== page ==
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Dubya Dubya Dee See

Although I’d likely sell my Mother to actually be at the WWDC, I’m not there; I guess the part of me that can’t afford a trip to San Francisco is really holding me back, huh? No doubt I shall be watching the delayed–telecast webcast as soon as it becomes available, but for now I’m content to sit and read MacMinute’s live coverage as it ticks over with each passing minute… which is great, considering the site’s name.


It just occurred to me that it’s two in the fucking morning here, and I’m all set to geek out ‘til light through yonder window breaks. My girlfriend has been sleeping quietly beside me for more than an hour now and all I can think about is “G5… wanna hear about the G5. Wanna download Safari 1.0… wanna hear about Panther.” There’s a level of hopelessness that I’m approaching that can’t be ignored.

In other news, if you’re wondering why I’m posting such short tidbits today it’s because I’m highly disappointed in my efforts this month; and I feel that short, pointless posts will weigh favorably for me in the great scales of webloggery.

Sign me up

Talking to Grace on Sunday (during a volleyball grand final, which is another matter altogether) brought up a few interesting topics — the construction of chocolate leaves in cake decoration, why it is that professional gymnasts are so stunted; the usual stuff — but none piqued my interest more than the news that she was recently given a free Apple iBook. Yes, free.

Grace is apparently involved in one of those lifetime experiment programs — screwed if I know what it’s called or what they do for fun — and was asked this week to wear a pedometer. Yes, a pedometer. For one week, Grace must wear a tiny machine on her belt that will count how many steps she takes. For one week, she must report her daily total into an application on the previously–mentioned iBook. What does she get in return for this week of mind–bending toil and drudgery? A god–damned computer!

The downside to this fantastic new acquisition is that those science chumps didn’t give her any access priveleges and crippled her account quite severely; I’m not exaggerating when I say that the only application she’s able to run is the one she uses to report her pedometer stats. Brilliant. I’m guessing they’re either going to give her an administrator account once this whole pedometer ordeal is over, or we’ll be doing a little target–disk–mode formatting and starting her off from scratch; which I think would be kinda fun.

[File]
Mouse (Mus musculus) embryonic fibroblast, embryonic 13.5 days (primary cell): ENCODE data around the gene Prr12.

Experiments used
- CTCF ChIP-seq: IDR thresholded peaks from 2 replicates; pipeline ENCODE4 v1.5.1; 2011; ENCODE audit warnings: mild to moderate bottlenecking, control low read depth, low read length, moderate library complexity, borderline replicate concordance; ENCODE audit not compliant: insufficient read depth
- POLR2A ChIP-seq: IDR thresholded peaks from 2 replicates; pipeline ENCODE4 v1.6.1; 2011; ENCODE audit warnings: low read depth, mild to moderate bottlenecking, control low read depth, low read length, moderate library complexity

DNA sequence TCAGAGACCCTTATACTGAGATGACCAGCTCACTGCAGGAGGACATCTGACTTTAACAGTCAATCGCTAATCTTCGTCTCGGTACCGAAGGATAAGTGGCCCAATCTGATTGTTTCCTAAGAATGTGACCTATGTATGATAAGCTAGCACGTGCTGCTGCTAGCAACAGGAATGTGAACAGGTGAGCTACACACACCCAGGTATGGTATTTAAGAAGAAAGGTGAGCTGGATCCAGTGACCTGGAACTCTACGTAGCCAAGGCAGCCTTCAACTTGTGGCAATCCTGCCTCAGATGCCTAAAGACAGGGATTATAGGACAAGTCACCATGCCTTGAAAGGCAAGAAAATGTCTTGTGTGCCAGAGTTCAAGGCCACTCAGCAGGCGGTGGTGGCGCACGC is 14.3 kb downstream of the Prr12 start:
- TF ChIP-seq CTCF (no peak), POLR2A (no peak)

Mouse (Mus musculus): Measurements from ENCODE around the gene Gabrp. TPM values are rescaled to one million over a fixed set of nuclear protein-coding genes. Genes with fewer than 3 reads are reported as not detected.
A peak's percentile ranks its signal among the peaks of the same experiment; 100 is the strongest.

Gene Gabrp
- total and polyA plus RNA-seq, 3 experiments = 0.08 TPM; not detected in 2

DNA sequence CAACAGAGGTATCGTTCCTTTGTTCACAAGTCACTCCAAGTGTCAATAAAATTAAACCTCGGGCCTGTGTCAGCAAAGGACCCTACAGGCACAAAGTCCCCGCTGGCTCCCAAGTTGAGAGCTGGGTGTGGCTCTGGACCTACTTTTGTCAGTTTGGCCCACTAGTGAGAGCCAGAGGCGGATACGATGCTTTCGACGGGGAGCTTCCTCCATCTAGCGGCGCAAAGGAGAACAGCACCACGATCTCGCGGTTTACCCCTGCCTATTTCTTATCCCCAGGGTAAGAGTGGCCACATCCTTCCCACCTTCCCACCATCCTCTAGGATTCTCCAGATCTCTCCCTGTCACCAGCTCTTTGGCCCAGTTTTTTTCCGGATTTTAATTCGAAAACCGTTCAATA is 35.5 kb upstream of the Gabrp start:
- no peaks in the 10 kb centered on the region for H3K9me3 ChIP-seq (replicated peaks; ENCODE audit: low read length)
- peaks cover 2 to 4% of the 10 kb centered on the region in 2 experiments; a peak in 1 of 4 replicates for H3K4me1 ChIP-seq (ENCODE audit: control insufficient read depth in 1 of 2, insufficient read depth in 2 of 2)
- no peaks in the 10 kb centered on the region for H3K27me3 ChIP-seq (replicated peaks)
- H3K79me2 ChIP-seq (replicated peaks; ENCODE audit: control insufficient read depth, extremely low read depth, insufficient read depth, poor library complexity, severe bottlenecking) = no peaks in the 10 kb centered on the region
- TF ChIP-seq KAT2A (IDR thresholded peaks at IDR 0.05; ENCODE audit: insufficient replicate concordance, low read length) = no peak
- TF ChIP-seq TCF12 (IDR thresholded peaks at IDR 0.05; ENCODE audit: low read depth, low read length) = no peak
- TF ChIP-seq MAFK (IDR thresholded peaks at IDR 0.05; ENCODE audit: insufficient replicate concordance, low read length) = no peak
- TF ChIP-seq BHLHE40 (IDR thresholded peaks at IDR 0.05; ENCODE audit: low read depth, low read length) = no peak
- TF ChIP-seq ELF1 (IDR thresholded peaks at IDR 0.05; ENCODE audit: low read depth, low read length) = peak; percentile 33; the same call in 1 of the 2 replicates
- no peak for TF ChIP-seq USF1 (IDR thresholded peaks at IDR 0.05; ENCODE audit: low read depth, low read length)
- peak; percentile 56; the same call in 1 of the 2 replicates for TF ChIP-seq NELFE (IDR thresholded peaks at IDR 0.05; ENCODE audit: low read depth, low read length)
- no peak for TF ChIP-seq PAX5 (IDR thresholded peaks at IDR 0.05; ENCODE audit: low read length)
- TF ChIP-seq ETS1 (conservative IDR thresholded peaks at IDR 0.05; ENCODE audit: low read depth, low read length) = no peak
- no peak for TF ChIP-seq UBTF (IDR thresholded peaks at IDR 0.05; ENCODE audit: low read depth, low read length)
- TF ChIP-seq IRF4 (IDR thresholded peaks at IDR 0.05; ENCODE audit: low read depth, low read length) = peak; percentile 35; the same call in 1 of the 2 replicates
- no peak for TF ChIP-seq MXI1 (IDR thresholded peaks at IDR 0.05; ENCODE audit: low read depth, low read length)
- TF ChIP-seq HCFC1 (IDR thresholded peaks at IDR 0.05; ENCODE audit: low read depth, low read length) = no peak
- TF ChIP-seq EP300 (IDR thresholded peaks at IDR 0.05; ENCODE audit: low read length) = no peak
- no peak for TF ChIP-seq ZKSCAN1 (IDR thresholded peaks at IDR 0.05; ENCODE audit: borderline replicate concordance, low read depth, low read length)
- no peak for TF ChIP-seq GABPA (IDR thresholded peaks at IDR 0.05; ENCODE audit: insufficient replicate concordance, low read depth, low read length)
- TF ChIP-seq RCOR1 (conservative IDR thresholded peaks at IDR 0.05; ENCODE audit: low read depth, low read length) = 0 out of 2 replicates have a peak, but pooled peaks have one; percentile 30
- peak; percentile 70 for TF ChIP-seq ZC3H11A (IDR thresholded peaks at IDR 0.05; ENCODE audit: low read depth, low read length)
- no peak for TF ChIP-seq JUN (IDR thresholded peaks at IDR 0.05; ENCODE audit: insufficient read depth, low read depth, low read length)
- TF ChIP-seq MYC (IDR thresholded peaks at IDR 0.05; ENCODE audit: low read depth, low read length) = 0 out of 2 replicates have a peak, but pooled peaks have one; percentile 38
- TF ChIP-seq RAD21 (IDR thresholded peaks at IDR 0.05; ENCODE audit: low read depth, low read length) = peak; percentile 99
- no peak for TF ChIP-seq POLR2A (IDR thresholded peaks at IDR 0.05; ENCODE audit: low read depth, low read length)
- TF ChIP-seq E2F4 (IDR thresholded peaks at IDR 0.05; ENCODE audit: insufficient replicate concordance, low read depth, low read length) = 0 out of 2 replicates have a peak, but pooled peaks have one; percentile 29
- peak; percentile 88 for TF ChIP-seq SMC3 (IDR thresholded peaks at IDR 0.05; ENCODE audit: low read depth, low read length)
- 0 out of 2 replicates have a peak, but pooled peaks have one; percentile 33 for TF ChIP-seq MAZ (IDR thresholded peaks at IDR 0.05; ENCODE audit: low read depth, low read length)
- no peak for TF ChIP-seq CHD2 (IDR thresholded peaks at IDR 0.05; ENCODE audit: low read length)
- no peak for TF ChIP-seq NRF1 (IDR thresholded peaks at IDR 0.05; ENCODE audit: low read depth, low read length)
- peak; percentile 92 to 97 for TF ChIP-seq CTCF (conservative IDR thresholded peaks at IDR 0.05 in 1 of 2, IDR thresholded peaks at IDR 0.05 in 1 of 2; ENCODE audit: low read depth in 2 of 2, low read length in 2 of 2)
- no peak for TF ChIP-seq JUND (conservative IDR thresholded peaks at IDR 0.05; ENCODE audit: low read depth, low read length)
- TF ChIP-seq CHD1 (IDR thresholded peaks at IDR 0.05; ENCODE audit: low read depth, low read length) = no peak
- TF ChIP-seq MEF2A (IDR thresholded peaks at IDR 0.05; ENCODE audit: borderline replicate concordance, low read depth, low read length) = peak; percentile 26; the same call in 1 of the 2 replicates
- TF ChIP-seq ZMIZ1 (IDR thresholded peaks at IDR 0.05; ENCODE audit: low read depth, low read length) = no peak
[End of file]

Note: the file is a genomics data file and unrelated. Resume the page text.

Despite my obvious jealousy, it’s nice to know somebody in meatspace that uses a Mac… they’re hard to find in a city like mine. I’m guessing I should really, really look into offering myself up for scientific experimentation. If these are the kind of payouts involved, what could go wrong? After all, it’s worked so well for me in the past.


No offense meant to Apple, nor to designer extraordinaire Jonathan Ive, but this brushed metal bullshit has gone on for far too long. Not only must we endure the onslaught of ‘textured window’ applications on the OS (keep in mind the Finder becomes metal in Panther) but the new G5 PowerMac is a big, brushed–metal, grates–on–the–front–and–back bucket of aluminum ass.

Where the hell are our shiny plastics and curved surfaces? Where is the sex? Where is the love? Crap like this didn’t earn Ive the title of Designer of the Year, objects of beauty and art like the iMac and the iPod did. Clearly the new cooling system is worthy of praise; and an all–metal housing obviously offers advantages over polycarbonates in that respect, but “banning the beige box” doesn’t translate to “ushering in the metallic era”… to my mind.

Aside from that aesthetic complaint (why is it that 99.9% of my complaints come down to aesthetics nowadays?), Panther and the G5 look solid; features like Exposé are the reason Apple is renown for innovation. When G5 PowerBooks become a reality, count me in.

Testing… 1, 2

Something that has long been a problem with Movable Type is the “Convert Line Breaks” feature. It basically takes any text with line breaks around it (whether you’ve entered it from MT’s web panel, Kung–Log, NetNewsWire, or whatever) and wraps paragraph tags around it. This is great, since it saves you from sullying your entries with raw HTML, but it occasionally goes awry.

Here, on this very entry, I’ve enabled the “Convert Line Breaks” feature. Normally I do not. So far, so good, right? This is fairly simple text, written in a paragraph. What could go wrong?

Well, what if I wanted to throw an unordered list in… maybe to list a few of Mac OS X 10.3’s new features? Last time I checked, MT wrapped paragraph tags around the list — a big validation no–no. Of course, that was a few installations ago; so I feel it’s time to have a look–see and find out if the problem has been solved.

Update: Hallelujah

Now that I’ve embarrassed myself…

OK— Convert Line Breaks works fine, something that makes me happy. Of course, now I must search/replace the billions of paragraph tags I’ve typed since I started this weblog and change the default setting. No biggie.

Fooling around with crap like this is what makes life worthwhile… or not. Whatever floats your boat.